Vijay’s three elder brothers have grown up to be complete fools under the influence of their uncle, but they also decide to search out the fabled flower and they provide much of the comedy throughout the film. Although they’re not particularly funny they aren’t too irritating despite the youngest brother’s incredibly squeaky voice, and they do have an important role to play as they cheat their younger brother later on in the film. The rest of the comedy is provided by Atitelivi (Balakrishna) who befriends Vijay and helps confound and defeat Vijay’s three brothers and by Vijay himself as he proves he has plenty of brains to go with his bravery.

On his quest for the gulebakavali flower Vijay has to overcome many challenges, and the first of these is in the form of a beautiful woman who has declared that she will marry the man who can beat her at dice. Yuktimati (Jamuna) provides plenty of glamour and looks stunning as she scams various rich men out of their wealth and takes them prisoner, although unlike Circe she doesn’t go as far as turning them into pigs.

After his brothers succumb and are taken prisoner Vijay disguises himself as an old man and beats Yuktimati when he discovers her trick of using a mouse to distract her cat which serves as her lamp.It’s all rather silly and the cat and mouse are both obviously stuffed, but it’s a nice fairy-tale like idea and the song with NTR in disguise is excellent.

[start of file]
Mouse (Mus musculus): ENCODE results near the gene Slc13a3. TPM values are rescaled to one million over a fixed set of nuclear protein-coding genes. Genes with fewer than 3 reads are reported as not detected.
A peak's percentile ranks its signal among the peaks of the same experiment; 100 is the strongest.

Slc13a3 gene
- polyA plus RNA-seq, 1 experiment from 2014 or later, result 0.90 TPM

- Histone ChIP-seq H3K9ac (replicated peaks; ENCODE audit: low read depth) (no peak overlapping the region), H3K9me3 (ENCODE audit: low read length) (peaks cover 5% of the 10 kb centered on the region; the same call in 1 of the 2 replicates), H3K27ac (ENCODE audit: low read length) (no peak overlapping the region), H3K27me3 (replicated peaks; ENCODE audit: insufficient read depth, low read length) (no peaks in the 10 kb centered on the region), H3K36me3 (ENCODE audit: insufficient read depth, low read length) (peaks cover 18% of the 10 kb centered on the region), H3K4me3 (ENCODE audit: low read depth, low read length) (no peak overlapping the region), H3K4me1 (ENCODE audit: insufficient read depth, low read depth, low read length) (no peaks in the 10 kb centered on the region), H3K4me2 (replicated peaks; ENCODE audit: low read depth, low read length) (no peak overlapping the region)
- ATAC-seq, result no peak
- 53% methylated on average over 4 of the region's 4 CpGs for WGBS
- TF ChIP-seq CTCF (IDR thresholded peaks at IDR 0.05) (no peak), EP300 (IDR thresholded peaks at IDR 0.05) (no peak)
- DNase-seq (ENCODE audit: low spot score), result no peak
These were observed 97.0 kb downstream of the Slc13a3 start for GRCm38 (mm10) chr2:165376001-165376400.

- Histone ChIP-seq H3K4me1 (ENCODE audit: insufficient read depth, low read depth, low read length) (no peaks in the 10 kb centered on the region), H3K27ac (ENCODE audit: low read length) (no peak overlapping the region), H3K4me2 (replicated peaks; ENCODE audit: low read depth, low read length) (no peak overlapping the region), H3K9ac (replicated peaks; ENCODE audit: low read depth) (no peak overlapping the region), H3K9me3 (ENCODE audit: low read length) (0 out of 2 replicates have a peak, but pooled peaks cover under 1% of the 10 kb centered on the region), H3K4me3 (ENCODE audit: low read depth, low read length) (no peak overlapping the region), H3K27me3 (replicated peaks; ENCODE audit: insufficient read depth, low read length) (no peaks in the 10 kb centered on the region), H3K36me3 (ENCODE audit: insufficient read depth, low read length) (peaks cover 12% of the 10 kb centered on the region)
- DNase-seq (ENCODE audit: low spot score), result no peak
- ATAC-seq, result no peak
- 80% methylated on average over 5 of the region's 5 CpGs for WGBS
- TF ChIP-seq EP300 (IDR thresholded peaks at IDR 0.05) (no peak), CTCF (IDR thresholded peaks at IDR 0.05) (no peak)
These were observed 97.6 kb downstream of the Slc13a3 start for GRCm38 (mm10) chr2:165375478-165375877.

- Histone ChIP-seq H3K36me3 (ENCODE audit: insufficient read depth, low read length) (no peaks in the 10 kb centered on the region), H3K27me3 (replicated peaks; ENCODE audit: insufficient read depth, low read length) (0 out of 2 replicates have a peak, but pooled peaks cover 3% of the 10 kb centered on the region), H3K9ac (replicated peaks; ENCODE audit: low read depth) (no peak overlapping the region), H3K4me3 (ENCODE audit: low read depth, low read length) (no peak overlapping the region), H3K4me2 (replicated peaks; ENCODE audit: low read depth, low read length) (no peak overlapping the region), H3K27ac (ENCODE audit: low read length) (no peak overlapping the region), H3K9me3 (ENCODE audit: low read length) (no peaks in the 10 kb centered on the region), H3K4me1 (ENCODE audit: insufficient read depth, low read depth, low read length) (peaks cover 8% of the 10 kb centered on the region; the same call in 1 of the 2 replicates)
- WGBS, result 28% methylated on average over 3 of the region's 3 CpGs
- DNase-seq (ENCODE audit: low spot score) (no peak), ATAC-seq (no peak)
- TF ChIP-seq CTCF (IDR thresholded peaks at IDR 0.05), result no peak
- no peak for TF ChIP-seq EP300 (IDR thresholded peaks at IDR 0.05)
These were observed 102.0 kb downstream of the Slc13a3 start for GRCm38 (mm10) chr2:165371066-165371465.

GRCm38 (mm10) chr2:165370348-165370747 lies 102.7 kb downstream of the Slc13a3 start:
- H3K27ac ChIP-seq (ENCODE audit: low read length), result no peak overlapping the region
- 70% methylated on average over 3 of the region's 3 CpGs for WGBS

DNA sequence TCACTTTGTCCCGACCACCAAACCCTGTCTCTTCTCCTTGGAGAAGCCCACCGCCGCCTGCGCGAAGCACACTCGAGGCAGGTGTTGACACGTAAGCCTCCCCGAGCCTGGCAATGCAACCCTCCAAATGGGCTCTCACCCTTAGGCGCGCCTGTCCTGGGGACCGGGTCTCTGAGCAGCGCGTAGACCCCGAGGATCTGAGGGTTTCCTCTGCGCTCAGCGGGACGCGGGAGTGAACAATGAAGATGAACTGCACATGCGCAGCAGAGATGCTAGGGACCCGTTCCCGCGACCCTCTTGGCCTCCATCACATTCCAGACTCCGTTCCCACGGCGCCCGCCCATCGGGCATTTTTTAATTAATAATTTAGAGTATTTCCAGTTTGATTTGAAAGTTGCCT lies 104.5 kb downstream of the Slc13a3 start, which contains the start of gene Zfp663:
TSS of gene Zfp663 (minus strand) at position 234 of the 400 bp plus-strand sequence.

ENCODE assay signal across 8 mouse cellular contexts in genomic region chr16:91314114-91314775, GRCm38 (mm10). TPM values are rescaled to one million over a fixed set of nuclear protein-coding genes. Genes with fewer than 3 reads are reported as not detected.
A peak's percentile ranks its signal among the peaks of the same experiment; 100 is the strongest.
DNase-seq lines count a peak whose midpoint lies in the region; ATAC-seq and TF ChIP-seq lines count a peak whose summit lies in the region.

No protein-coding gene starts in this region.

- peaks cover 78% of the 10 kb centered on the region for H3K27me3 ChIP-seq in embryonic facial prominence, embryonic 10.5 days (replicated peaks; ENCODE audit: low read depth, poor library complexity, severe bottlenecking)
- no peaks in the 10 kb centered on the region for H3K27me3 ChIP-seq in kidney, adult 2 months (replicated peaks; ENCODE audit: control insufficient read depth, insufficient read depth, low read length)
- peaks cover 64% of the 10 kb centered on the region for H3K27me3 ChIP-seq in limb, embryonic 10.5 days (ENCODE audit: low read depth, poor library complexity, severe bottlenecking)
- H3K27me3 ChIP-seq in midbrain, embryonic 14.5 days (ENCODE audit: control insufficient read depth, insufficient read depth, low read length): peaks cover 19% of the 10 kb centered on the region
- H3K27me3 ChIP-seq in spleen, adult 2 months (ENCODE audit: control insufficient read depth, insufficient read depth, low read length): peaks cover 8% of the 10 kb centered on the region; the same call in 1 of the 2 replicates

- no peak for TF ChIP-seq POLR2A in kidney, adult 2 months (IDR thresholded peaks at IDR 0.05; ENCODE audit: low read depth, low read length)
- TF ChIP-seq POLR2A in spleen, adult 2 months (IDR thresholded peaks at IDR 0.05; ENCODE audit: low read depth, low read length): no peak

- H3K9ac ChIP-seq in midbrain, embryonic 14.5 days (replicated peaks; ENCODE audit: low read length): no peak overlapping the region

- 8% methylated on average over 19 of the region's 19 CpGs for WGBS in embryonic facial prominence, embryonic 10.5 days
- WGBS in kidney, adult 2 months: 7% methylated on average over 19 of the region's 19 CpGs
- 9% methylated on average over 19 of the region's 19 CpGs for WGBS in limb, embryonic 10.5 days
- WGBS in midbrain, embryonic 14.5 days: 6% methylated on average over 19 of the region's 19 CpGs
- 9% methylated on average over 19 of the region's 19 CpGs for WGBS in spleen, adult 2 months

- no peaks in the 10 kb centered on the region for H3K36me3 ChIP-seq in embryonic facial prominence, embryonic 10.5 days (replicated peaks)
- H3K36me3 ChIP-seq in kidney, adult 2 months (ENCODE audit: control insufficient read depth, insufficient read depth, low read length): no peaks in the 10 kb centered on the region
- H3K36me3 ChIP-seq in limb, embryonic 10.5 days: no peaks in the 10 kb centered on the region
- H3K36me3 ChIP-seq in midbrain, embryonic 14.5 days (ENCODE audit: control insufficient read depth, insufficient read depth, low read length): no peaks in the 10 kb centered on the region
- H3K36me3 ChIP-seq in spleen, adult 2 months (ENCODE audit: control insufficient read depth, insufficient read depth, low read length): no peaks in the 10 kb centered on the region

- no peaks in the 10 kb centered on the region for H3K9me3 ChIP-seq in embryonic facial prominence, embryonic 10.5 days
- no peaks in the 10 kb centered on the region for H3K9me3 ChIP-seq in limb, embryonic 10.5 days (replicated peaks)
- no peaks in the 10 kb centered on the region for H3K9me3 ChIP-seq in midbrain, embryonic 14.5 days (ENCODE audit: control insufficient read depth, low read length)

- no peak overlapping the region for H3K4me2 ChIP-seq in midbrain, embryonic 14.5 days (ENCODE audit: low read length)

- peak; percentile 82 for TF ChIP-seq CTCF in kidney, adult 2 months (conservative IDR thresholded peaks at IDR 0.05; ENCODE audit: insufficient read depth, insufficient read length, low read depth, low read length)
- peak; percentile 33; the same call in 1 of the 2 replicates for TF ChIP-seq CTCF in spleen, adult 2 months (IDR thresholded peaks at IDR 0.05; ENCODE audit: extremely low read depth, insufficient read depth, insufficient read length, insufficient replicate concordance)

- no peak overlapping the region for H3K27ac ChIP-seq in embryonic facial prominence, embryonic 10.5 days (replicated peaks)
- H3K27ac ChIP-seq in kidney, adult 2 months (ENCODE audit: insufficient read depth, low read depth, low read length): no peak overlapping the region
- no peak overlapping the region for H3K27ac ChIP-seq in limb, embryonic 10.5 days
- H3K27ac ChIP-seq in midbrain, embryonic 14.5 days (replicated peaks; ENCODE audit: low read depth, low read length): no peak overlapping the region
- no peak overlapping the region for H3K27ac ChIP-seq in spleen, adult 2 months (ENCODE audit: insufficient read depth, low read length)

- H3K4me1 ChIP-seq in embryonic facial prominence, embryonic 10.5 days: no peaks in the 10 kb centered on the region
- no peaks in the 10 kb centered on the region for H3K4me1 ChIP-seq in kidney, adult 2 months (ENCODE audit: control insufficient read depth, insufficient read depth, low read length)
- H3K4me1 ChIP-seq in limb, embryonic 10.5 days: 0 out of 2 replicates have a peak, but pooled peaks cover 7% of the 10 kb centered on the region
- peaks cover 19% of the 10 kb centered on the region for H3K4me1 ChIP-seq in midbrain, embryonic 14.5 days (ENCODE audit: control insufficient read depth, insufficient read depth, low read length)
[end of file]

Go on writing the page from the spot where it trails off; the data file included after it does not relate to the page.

Despite beautiful women throwing themself at him, the search for the gulebakavali flower must go on and Vijay leaves his new wife to continue looking for the cure for his father’s blindness. He picks the scariest looking spot in the entire forest to go to sleep, so it’s not surprising that he is awakened by a skeleton that attacks him as the statue starts to breathe smoke, the moon sports a skull and there are bats and snakes in abundance. However it was all just a test and after proving his bravery, Shiva gives Vijay an enchanted jewel which will enable him to become invisible and reach the yakshaloka.

Once there he discovers the beautiful princess Bakavali and her entourage who guard the golden flower. The sets here are beautiful and as well as singing and dancing there is also synchronised swimming to enjoy. Peacock beds are obviously de rigueur for fantasy princesses and Bakavali has a rather nice example here.

Back on Earth with the flower Vijay meets treachery and betrayal and becomes progressively more unshaven and tattered which makes the resemblance between him and his grandson Tarak very obvious.

There are more damsels in distress to rescue and more fantastically gory eye scenes before Vijay adds a second wife to his collection by marrying Bakavali as well before heading home to save the day.  Here are some more pretty pictures of the various beautiful women who all are happy to see Vijay, plus the elusive gulebakavali flower.